Ronald Coase on China’s Transition to Capitalism

Legendary Nobel Prize-winning economist and legal scholar Ronald Coase has just published a new book, How China Became Capitalist, coauthored with political scientist Ning Wang. It’s incredible that Coase is still publishing books at the age of 102! He puts the rest of us academics to shame.

Coase and Wang summarize their thesis in this article in the Cato Policy Report:

No one foresaw that the “socialist modernization” that the post-Mao Chinese government launched would in 30 years turn into what scholars today have called China’s great economic transformation. How the actions of Chinese peasants, workers, scholars, and policymakers coalesce into this unintended consequence is the story we tried to capture. Today, we don’t need to present any statistical data to convince you the rise of the Chinese economy, even though China still faces enormous challenges ahead. Many Chinese are still poor, far fewer Chinese have access to clean water than to cell phones, and they still face many hurdles in protecting their rights and exercising their freedom. Nonetheless, China has been transformed from the inside out over the past 35 years. This transformation is the story of our time. The struggle of China, in other words, is the struggle of the world.

Against conventional wisdom, we take the end of 1976 as the start of post-Mao reform and argue that China basically became a market economy by the end of the 90s before it joined the World Trade Organization in 2001. In the new millennium, the Chinese economy has kept its growth momentum and become more integrated with the global economy. As an account of how China became capitalist, our book focuses mainly on the first two decades of reform.

As a property scholar, I was particular interested in Coase and Wang’s emphasis on the crucial importance of the reestablishment of private property in agriculture:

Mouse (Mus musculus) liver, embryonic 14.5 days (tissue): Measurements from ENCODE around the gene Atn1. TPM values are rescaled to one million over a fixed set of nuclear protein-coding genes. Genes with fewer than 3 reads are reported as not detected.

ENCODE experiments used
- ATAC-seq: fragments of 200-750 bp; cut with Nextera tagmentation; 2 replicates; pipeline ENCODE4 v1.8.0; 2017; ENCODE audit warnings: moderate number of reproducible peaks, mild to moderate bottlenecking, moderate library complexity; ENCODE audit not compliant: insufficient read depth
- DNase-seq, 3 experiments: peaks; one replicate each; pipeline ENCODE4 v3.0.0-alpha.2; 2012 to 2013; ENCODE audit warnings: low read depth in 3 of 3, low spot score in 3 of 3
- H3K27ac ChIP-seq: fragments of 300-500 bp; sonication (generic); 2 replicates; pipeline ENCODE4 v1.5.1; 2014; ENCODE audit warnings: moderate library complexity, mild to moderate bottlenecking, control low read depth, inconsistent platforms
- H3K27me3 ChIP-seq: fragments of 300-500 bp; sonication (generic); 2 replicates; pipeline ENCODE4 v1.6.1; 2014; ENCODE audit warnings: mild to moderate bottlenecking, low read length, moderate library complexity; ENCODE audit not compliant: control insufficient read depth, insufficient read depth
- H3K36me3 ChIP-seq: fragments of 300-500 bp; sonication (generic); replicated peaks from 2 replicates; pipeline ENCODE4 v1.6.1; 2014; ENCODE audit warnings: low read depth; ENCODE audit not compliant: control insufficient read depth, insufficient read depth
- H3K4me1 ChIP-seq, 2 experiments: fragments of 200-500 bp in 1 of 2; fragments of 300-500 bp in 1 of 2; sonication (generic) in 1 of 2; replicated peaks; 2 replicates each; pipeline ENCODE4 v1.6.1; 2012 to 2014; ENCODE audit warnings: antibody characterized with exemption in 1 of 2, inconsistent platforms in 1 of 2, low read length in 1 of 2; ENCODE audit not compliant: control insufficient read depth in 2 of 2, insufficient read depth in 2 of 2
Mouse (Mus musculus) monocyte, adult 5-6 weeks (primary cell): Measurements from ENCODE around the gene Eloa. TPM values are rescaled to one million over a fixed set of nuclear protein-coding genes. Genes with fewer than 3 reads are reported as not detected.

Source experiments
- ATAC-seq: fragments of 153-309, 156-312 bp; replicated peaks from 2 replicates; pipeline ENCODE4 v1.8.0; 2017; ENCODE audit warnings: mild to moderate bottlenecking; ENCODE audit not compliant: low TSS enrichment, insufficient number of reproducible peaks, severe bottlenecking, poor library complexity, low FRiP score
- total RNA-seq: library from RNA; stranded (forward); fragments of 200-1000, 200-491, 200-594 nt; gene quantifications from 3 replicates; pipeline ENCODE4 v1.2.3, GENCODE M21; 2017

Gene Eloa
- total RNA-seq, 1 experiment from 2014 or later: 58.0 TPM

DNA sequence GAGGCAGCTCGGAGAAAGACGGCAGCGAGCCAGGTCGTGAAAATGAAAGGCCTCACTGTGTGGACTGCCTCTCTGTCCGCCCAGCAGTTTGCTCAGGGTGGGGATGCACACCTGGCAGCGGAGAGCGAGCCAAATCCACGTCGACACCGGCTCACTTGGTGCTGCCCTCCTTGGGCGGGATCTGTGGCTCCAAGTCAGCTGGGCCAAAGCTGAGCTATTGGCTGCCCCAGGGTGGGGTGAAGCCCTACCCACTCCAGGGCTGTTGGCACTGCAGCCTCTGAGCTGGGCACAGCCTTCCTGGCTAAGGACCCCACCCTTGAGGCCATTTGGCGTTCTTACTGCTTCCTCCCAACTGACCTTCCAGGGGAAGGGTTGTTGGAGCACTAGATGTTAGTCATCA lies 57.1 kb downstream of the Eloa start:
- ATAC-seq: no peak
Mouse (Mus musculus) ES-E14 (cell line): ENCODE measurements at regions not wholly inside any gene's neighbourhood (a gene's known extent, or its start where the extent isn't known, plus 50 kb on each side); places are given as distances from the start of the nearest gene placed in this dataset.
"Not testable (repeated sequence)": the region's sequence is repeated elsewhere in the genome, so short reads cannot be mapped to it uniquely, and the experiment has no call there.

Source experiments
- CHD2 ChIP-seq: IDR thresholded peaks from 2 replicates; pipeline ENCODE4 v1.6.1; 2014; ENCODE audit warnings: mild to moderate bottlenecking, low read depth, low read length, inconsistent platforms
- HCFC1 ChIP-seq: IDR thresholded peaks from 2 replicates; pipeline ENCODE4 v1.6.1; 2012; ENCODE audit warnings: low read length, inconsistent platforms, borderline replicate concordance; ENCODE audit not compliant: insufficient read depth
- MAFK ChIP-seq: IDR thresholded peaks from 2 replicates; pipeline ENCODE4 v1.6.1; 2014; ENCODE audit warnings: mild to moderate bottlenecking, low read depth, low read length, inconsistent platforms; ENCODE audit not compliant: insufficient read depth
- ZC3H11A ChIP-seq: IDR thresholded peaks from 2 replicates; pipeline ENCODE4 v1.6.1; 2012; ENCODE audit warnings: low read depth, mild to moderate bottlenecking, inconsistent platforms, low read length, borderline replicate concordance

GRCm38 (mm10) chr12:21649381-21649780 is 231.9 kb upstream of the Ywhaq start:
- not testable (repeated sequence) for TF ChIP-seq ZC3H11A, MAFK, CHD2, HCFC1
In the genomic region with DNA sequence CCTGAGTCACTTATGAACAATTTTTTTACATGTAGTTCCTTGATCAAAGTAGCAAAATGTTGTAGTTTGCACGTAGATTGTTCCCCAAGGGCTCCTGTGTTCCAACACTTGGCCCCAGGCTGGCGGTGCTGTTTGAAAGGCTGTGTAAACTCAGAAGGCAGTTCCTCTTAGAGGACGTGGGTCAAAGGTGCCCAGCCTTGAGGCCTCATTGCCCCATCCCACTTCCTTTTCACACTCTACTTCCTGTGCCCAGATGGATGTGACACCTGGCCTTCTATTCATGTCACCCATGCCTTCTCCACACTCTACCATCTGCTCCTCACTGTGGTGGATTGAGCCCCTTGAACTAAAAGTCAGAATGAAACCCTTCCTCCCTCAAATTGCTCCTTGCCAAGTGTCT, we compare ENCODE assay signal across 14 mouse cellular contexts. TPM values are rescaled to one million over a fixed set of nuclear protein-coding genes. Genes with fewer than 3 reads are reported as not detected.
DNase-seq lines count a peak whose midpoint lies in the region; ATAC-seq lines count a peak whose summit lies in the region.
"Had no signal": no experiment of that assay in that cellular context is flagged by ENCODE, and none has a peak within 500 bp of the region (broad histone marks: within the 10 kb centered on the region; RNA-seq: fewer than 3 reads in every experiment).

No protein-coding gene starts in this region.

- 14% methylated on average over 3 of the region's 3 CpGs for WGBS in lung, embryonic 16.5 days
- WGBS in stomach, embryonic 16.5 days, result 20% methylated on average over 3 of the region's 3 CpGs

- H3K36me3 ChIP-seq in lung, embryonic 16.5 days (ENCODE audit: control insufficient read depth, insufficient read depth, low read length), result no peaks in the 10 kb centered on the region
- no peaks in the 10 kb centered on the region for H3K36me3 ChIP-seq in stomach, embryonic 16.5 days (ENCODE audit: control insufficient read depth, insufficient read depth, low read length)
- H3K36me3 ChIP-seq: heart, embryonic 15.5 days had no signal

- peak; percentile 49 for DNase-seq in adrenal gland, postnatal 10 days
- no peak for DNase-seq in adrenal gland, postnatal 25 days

There is no doubt that the post-Mao Chinese government pursued a series of reforms. But today, with the benefit of hindsight, we know that the economic forces that were really transforming the Chinese economy in the first decade of reform were private farming, township and village enterprises, private business in cities, and the Special Economic Zones. None of them was initiated from Beijing. They were marginal players operating outside the boundary of socialism. For these marginal forces, the Chinese government was happy to leave them alone as long as they did not threaten the state sector or challenge the Party’s political power. This created a room for what we called the “marginal revolutions” that brought entrepreneurship and market forces back to China during the first decade of reform.

One such marginal revolution is private farming. Private farming was certainly not new in China. Before 1949, it had existed for millenia. In the early 1950s, Mao tried ruthlessly to collectivize farming. Some peasants believed in Mao and hoped collectivization would offer them a way out of poverty. After 20 years of collective farming and 40 million famine deaths, they knew better. Many went back to private farming after Mao died, even though Beijing was still trying to beef up the commune system. In September 1980 Beijing was forced to allow private farming in areas where “the people had lost their confidence in the collective.” But once the floodgates of private farming were opened, it could no longer be controlled. By early 1982 it became a national policy. Chinese agriculture was decollectivized. Later in the official account of reform, Beijing would credit itself for launching agricultural reform. But the reform enacted by Beijing merely raised the purchasing prices of grain and increased grain import; private farming, which really transformed Chinese agriculture and freed Chinese peasants, did not come from Beijing.

Mao Zedong’s collectivization of Chinese agriculture cost tens of millions of lives, and was probably the largest mass murder in all of world history. In a society where the vast majority of people were still peasants, the re-privatization of agriculture in the late 1970s and early 1980s was a huge step forward, possibly doing more to generate economic progress than any of the other reforms adopted by the Chinese government during that period.

The Chinese government’s respect for property rights is far from ideal, even today. But it is a major improvement relative to the bad old days of Mao.